Region: North America
Subject: Sexual Orientation
Medium: Performance Art
Artist: Tim Miller
Confronting Bodies: Catholic blogs; Rev. Peter H. Donohue, president of Villanova University
Dates of Action: February 2012
Location: Villanova Unversity, Pennsylvania
Description of Artwork: This incident does not refer to a specific work, as Miller's artist-in-residence program was cancelled before he -- or the students at Villanova -- had the opportunity to create any pieces. However, Miller is known for his performance art, which typically includes stories from his life relating to homosexuality, persecution for his sexual orientation, and AIDS. Miller, Karen Finley, John Fleck, and Holly Hughes became known as the "NEA Four" when their respective grants from the National Endowment For the Arts were vetoed for supposedly "obscene" content in the artists' works.
The Incident: Miller was scheduled to host a week-long series of workshops at Villanova in mid-April. In response to this news, a host of Catholic blogs attacked both the artist and the Catholic university. The Cardinal Newman Society Blog dubbed Miller a "militant gay rights activist" and reported that his "'art' has reportedly included simulating intercourse and lewly [sic] exposing his naked body." Commenters scolded Villanova for inviting Miller to its campus, claiming that the school is "Catholic in name only." Purportedly acting out of response to this backlash, Villanova president Rev. Peter H. Donohue revoked the invitation to Miller. In the school's statement on the incident, Donohue states that "Villanova University is an open and inclusive community and in no way does this singular decision change that.”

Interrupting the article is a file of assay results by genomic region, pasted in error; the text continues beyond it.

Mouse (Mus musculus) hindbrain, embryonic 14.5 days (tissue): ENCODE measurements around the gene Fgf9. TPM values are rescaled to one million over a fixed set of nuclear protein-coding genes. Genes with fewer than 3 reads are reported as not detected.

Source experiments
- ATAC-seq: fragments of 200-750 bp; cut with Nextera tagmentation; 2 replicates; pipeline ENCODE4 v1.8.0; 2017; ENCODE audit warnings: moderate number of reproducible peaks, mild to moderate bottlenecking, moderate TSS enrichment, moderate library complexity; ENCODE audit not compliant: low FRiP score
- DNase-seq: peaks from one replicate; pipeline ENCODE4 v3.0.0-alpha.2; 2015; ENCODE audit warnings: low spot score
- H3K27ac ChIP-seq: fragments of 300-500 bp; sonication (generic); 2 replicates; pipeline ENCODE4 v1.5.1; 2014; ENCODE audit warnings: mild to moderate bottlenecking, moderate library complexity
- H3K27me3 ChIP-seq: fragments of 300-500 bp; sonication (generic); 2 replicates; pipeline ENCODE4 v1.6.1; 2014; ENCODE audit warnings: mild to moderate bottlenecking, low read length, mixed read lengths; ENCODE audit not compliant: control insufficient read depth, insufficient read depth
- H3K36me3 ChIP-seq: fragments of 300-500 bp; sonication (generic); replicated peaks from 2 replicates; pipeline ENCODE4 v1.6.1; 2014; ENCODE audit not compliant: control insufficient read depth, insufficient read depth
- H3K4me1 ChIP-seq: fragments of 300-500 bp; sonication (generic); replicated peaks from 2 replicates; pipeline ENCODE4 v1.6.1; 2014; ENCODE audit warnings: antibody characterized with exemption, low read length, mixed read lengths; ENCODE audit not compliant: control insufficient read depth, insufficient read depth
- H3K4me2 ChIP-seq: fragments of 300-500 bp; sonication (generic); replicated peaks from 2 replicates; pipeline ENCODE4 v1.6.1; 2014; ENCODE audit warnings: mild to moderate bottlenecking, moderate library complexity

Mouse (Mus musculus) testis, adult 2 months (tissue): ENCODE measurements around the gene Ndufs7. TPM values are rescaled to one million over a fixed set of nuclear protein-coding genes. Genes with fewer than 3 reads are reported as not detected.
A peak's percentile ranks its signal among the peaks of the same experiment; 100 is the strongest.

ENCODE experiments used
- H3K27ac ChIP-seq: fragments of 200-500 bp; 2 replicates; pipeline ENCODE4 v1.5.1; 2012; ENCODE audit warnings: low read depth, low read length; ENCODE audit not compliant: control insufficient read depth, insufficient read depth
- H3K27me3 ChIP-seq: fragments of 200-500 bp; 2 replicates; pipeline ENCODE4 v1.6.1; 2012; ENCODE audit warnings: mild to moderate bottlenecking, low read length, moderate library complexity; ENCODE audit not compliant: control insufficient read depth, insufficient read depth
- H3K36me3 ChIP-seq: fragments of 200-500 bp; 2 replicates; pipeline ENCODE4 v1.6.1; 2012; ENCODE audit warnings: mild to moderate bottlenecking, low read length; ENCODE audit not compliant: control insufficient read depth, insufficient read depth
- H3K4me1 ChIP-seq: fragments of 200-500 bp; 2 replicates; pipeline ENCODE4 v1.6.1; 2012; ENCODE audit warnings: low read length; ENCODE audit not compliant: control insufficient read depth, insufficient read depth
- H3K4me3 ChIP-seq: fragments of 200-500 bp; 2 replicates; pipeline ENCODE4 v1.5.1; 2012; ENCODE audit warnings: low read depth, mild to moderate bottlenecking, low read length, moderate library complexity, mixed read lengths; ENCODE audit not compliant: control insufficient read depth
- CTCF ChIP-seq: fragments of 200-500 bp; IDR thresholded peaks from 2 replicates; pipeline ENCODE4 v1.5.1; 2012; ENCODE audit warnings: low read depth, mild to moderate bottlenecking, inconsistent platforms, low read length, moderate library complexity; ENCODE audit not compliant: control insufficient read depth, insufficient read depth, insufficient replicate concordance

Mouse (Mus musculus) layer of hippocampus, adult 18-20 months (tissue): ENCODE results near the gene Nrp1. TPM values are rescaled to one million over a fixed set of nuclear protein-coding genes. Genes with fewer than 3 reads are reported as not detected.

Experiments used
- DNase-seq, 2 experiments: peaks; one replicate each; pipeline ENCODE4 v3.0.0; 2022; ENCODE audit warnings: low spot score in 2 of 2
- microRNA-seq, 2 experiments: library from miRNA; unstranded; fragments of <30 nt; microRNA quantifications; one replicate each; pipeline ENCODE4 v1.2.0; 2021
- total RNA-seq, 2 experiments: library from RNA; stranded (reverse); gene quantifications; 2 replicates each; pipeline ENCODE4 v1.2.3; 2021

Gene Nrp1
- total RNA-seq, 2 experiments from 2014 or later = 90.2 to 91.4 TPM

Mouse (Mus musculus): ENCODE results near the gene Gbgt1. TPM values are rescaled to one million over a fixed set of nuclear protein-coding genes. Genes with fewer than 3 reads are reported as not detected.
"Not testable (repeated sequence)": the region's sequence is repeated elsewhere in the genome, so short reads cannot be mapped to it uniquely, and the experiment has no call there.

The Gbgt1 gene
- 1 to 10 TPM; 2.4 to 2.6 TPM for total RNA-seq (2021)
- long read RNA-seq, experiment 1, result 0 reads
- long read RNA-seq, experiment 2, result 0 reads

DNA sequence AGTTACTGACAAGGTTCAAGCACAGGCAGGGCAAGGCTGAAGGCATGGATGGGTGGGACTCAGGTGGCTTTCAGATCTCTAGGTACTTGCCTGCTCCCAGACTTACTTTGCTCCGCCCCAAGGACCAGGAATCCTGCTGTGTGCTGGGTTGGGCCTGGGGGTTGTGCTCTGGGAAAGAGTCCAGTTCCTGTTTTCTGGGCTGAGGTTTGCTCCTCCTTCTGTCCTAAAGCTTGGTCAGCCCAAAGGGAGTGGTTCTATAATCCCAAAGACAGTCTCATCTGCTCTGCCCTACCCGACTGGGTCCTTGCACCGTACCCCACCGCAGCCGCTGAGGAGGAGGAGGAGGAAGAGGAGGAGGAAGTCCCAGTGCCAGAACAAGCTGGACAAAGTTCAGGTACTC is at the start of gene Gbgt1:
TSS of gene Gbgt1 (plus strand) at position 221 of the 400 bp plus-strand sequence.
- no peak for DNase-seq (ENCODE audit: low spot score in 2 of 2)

Results of Incident: The National Coalition Against Censorship and the Foundation for Individual Rights in Education jointly penned a letter sent to Donohue, informing him that they have concerns about the "threat posed to academic freedom" by the university's blunt cancellation of Miller's program. In reply to the letter, Donohue stated that he cancelled the workshops because of the "explicit, graphic, and sexual content" of Miller's work, and denied that the decision was related to Miller's sexual orientation.